At the same time, some parents are planning things such as pandemic pods or home schooling or micro-schooling. A lot of parents are saying, “What my child experienced last spring was not sufficient.” I think these types of things could be great as supplements to virtual school experiences, but I also think school districts are trying to innovate and adapt as well. Not all families have the resources right now to pursue alternative scenarios beyond their local school.
With all-virtual learning, how can schools try to retain some sense of community for the students and families?
A school is a physical space—a building where learning happens—but it is also a collective experience. As we rethink what reopening looks like in a virtual landscape, we need to explore how these buildings may still offer experiences to students—not to the same degree of saturation but in other ways. Maybe we’re having extracurriculars like sports or theater take place in a socially distanced way. Maybe we’re serving our special needs population in small groups in person; maybe we’re opening school-based health clinics to serve students’ families.
We have to adapt creatively because one of the great disappointments going into fall is that many students miss their friends. For children from low-income families especially, we need to think about the important role that extracurriculars serve, and keep students engaged. There can be many avenues for everyone to stay connected to their school community. Having some of these experiences available will be critical for building the socioemotional strength of our students.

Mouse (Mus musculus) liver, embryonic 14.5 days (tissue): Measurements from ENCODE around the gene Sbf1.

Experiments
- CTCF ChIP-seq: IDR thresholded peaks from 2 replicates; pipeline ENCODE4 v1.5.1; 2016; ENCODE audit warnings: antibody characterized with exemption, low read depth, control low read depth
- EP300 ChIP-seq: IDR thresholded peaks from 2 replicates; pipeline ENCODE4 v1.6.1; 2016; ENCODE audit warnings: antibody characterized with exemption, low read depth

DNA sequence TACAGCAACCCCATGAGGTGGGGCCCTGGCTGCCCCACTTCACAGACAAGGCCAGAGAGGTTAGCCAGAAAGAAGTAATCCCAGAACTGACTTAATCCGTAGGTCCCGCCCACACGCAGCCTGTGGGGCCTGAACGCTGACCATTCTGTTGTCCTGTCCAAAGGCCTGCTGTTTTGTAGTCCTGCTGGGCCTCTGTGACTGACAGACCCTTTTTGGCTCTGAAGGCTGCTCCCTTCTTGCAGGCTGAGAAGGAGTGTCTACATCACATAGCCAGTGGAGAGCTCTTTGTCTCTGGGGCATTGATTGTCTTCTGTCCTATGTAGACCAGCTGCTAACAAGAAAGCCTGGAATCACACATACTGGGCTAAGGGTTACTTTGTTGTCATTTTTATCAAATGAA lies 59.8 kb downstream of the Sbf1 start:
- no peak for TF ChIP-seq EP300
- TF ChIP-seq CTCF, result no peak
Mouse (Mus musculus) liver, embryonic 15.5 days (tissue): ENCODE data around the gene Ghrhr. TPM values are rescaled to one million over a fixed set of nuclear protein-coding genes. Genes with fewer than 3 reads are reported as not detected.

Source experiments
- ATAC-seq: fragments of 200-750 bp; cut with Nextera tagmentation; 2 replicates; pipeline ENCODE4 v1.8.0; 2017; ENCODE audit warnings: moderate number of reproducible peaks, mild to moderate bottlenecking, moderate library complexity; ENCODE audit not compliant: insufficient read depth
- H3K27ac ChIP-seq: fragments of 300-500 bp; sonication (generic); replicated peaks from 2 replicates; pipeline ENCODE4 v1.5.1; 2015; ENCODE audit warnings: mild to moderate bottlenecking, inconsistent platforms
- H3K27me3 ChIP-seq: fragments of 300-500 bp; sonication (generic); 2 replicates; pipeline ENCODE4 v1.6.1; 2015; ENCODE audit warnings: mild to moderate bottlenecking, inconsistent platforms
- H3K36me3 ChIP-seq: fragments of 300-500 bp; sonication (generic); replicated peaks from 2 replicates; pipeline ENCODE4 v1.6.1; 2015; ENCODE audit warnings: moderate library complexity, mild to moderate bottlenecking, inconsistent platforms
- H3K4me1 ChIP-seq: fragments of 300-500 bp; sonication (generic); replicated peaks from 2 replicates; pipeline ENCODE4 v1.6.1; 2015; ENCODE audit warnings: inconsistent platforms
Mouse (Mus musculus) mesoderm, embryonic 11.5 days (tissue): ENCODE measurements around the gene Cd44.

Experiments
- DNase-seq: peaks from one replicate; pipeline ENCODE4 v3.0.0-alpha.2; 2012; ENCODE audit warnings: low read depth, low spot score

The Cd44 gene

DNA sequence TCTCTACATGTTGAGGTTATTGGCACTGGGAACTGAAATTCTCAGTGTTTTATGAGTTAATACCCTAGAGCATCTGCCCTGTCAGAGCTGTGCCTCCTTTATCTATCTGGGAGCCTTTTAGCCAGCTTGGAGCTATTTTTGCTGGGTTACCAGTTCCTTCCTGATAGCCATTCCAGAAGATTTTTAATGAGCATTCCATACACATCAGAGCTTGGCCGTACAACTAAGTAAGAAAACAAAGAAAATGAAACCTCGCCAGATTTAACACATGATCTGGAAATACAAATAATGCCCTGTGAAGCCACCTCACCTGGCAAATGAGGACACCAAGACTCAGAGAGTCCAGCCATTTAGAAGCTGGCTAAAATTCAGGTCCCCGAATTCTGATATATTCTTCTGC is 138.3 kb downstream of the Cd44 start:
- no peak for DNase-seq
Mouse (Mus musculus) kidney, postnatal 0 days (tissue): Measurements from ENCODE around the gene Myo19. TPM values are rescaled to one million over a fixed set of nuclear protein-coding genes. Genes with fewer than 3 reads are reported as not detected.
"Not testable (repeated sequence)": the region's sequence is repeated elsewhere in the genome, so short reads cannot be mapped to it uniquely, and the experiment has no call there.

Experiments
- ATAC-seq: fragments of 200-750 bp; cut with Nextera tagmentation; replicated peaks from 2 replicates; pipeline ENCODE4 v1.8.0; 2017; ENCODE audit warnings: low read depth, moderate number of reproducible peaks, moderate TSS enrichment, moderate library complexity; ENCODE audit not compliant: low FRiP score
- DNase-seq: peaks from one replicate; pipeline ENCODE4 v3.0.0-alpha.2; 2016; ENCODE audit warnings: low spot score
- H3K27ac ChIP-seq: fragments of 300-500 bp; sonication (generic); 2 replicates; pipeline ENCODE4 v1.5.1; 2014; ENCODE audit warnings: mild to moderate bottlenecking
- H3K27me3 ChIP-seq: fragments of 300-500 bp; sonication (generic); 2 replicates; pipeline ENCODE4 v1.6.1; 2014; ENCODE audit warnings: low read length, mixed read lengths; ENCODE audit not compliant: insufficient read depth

How can schools make up for the fact that children will be at home while parents need to work, either at home or elsewhere?
That’s one reason why this idea of pandemic pods is gaining popularity. Many parents are trying to figure out how to get back to work, and that’s a challenge. I’ve heard from administrators that even when families have access to the internet and high-quality devices, they still struggle with having children engaged in virtual learning because parents have to work and can’t supervise.
Maybe we think about offering scholarships to some of these pandemic pods, or scholarships for virtual tutoring experiences, so that students can engage at a smaller scale with academic support mechanisms. Maybe neighbors with kids of the same age are getting together to arrange outings or field trips or other types of shared learning experiences.
In a way, we’ve always had these informal pods where families and friends support each other in caring for a child. That’s been going on for generations, and it’s no different during the pandemic. We’ve seen loved ones fill in for parents who are essential workers, for example. So this doesn’t always have to be formal experience with spreadsheets and assignments and payments. Whether a family is well-resourced or not, we’re seeing everyone get innovative with how to support their children through virtual learning and also how to expand that.
What education models strike you as most promising right now?
We haven’t seen them fully formed yet. I’m hopeful for effective organization and collaboration between school districts and parents, and that’s where we’ll see new models emerge that help reshape our education landscape in the future. At the end of all of this, I’m hopeful that we’ll have new solutions that serve our children better.
Source: Katie Pearce for Johns Hopkins University